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Core Concept Published: August 8, 2019

Why Do Some Humans Have Neanderthal DNA?

Abstract

Did you know that most people have about 3% Neanderthal DNA? About 40,000 years ago, ancient humans and Neanderthals had kids together. The mixing of these two species resulted in the exchange of DNA, a process that biologists call introgression. When the Neanderthals became extinct, humans could only have kids with other humans. Over time, the percentage of Neanderthal DNA diminished, but about 3% remains. The Neanderthal genes stuck around in our genomes because they are useful for us. Genes that humans received from Neanderthals play roles in different parts of the body, including the brain and the digestive system. These Neanderthal genes might have made humans smarter and sped up our adaptation to new diets. Several Neanderthal genes are also involved in the immune system and help us fight harmful viruses and bacteria. Looking back, it might have been good that our distant ancestors had kids with Neanderthals. Their genes helped our species survive to the present day.

Introduction

When you cross a lion with a tiger, you will get a liger. These big animals are generally sterile, which means they cannot have offspring. For a long time, scientists thought that offspring from crosses between different species—called hybrids—were always sterile. But further research revealed that some hybrids can have their own offspring. In 1943, for example, a liger had cubs with a lion in the German Hellabrunn Zoo. When hybrids interbreed with one of their parental species, such as the liger and the lion in Germany, DNA can flow from one species into the other. This process is known as introgression [1].

Introgression explains how humans obtained some Neanderthal DNA. For a long time, humans only lived on the African savannahs. About 45,000 years ago, they left Africa and migrated into Europe, where they came into contact with another human-like species–the Neanderthals (Homo neanderthalensis). The Neanderthals did not look very different from humans. They were a bit sturdier, had longer arms, and had a striking brow ridge above their eyes (Figure 1A). Some humans had kids with these Neanderthals. When those kids grew up, they had kids of their own. And so on. The mixing of these two human species resulted in introgression, the exchange of DNA. Because humans and Neanderthals only had kids outside of Africa, you will not find Neanderthal DNA in present-day African people. However, in the rest of the world, people have about 3% Neanderthal DNA.

Figure 1 - (A) A picture of a Neanderthal at the Natural History Museum in London (UK) (by Allan Henderson|CC BY 2.0 Flickr).
  • Figure 1 - (A) A picture of a Neanderthal at the Natural History Museum in London (UK) (by Allan Henderson|CC BY 2.0 Flickr).
  • (B) When a human interbred with a Neanderthal, the resulting hybrid had 50% human DNA and 50% Neanderthal DNA. If these hybrids had kids with a human, the percentage of Neanderthal DNA dropped to 25%. In each consecutive generation of having kids with a human, the percentage of Neanderthal DNA was halved and decreased as follows: 50–25–12.5–6.25–3.125.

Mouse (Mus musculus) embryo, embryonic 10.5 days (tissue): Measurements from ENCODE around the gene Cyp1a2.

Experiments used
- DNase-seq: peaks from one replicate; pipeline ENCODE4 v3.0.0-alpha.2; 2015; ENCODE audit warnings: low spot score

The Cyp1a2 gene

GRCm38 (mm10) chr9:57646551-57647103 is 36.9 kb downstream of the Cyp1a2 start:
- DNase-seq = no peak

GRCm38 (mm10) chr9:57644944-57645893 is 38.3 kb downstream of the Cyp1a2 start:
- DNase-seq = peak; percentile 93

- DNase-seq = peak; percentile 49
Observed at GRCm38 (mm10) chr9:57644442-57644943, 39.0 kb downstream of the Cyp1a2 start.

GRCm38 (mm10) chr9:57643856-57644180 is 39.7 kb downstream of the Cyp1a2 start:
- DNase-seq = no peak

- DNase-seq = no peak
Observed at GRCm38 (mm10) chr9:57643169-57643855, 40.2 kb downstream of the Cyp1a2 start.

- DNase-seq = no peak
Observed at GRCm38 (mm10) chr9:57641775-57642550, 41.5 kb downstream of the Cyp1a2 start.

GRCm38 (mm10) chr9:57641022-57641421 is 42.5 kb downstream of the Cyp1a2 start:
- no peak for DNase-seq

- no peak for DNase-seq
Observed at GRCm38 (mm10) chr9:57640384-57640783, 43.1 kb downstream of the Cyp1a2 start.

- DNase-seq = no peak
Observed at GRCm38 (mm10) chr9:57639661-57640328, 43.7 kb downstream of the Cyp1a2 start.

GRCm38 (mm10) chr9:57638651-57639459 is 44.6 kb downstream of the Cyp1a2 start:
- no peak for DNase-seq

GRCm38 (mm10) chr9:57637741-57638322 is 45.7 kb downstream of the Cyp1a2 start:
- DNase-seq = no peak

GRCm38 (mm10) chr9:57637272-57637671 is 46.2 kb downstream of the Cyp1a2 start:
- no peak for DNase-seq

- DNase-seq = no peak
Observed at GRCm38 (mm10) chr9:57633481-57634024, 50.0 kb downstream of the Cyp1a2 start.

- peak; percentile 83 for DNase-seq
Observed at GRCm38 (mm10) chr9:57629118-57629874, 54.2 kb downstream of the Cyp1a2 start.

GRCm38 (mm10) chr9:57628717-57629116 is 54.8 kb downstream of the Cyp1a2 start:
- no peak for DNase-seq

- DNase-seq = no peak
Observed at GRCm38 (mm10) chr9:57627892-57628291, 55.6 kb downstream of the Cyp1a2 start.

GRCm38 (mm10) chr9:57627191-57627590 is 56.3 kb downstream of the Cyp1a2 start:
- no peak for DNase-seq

Mixing Paints

But why do most people only have about 3% Neanderthal DNA? The DNA of the first human-Neanderthal hybrids was 50% human and 50% Neanderthal. If these hybrids had kids with a human, the percentage of Neanderthal DNA would drop to about 25%. In the next generation, the percentage would be halved again. At some point, the Neanderthals went extinct. We still do not know exactly why. The consequence of this extinction event was that humans could only have kids with other humans. No new Neanderthal DNA could be added to the human genome, and the percentage of Neanderthal DNA diminished to the 3% we see today.

You can compare this scenario to mixing paint of two colors. Let us say you pour yellow (Neanderthal) and red (human) paint in a big bucket. The result is an orange mixture, which represents the first human-Neanderthal hybrid. When you add more red paint, the mix will become more and more red over time. In other words, the DNA becomes more and more human over time, as humans have kids with other humans.

If we do the math, we can see that we reach 3% Neanderthal DNA in about five generations of humans breeding with other humans. In each generation, the percentage of Neanderthal DNA is halved and decreases as follows: 50–25–12.5–6.25–3.125 (Figure 1B). Let us assume that one generation equals 25 years, the age at which people might have kids. Then, humans should have reached 3% Neanderthal DNA in about 125 years (5 × 25). But humans and Neanderthals mated more than 40,000 years ago! That is a big difference. The percentage of Neanderthal DNA should be much, much lower. To understand why we have not lost all Neanderthal DNA, we need to learn about another concept: adaptive introgression.

Black Wolves